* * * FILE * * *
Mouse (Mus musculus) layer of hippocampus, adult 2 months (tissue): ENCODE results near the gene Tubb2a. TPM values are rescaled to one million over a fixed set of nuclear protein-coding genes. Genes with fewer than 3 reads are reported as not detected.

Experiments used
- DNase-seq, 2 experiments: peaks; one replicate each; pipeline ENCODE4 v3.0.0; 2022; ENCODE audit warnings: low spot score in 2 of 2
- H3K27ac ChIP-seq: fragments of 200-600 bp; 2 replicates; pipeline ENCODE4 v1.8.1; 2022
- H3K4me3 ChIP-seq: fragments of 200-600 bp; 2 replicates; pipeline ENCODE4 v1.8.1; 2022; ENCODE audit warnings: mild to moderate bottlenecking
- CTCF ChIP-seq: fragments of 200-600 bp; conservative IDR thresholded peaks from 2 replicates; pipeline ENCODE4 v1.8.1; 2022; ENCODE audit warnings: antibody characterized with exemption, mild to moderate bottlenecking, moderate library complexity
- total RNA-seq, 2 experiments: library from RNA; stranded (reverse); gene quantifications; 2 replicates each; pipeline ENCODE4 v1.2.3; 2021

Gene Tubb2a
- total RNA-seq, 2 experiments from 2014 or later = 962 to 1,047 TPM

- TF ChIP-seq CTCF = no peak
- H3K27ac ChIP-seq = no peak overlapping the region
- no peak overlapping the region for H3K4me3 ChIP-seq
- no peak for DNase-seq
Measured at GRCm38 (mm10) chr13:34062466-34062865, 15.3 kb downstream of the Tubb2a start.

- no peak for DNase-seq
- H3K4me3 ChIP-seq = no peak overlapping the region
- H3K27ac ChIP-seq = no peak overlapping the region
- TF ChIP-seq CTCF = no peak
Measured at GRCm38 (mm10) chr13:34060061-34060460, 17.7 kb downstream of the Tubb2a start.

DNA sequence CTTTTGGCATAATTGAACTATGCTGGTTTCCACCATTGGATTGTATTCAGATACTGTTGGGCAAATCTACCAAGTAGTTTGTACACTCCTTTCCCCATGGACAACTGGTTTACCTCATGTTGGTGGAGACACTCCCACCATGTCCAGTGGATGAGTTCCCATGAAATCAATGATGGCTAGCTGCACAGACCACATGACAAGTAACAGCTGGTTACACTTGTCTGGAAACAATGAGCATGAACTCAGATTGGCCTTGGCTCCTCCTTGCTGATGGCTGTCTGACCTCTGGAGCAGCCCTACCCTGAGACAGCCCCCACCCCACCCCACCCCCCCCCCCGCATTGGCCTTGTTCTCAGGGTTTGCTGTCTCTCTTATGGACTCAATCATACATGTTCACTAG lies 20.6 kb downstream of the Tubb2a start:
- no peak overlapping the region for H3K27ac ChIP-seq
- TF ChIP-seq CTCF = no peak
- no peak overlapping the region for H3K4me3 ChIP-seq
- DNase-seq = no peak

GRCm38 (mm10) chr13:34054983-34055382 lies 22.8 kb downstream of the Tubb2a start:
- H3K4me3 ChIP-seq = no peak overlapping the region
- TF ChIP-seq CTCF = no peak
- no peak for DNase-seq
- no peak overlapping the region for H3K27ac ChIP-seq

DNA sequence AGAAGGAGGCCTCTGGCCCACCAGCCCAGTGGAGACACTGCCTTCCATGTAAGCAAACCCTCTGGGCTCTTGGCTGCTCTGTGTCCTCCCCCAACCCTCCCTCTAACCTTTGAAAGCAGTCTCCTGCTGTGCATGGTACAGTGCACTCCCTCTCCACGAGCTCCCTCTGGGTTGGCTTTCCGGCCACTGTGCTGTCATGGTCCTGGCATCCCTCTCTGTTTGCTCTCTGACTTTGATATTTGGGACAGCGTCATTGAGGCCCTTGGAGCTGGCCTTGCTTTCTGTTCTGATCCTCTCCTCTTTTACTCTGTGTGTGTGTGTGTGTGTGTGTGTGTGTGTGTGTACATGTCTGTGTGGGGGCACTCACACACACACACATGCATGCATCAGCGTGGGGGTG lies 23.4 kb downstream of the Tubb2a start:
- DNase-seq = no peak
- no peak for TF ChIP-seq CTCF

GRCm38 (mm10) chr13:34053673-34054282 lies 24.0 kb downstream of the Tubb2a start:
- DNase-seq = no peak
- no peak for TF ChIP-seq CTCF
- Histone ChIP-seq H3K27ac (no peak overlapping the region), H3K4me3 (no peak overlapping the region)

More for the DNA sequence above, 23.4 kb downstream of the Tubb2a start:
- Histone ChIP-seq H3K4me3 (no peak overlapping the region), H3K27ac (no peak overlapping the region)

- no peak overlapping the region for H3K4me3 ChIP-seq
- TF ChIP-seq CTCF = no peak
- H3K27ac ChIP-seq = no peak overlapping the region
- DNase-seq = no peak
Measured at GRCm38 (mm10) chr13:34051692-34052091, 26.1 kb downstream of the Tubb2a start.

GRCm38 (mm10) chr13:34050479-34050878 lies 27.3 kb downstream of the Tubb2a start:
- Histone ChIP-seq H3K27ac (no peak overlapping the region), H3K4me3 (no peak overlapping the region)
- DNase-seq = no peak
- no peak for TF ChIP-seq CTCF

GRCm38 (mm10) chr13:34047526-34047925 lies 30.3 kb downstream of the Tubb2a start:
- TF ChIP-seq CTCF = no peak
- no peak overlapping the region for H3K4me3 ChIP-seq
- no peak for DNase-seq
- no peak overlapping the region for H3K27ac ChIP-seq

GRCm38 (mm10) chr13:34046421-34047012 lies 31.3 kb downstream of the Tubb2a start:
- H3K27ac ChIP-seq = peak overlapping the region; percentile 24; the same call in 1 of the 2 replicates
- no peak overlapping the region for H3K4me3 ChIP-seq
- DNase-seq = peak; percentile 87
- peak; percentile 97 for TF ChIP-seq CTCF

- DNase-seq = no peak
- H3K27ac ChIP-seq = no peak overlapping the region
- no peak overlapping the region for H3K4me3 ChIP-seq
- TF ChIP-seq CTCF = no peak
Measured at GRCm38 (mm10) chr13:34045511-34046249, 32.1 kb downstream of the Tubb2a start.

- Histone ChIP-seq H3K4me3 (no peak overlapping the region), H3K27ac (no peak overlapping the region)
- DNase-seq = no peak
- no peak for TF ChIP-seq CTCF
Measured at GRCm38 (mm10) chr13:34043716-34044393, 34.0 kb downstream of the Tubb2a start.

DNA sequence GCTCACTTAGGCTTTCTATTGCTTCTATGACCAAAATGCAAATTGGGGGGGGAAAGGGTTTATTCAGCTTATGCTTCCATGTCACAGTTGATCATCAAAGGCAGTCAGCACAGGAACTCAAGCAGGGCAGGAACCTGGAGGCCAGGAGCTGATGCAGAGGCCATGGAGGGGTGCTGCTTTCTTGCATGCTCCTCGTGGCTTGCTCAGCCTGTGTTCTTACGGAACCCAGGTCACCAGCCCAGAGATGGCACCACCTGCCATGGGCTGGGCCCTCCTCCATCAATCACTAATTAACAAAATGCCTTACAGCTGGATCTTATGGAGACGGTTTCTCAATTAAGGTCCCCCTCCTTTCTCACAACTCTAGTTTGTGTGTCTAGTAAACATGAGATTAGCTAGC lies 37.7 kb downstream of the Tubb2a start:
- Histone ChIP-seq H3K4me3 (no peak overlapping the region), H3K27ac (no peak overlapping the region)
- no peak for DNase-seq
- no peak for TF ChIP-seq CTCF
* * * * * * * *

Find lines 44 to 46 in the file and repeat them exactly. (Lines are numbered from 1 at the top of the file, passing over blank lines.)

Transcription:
GRCm38 (mm10) chr13:34050479-34050878 lies 27.3 kb downstream of the Tubb2a start:
- Histone ChIP-seq H3K27ac (no peak overlapping the region), H3K4me3 (no peak overlapping the region)
- DNase-seq = no peak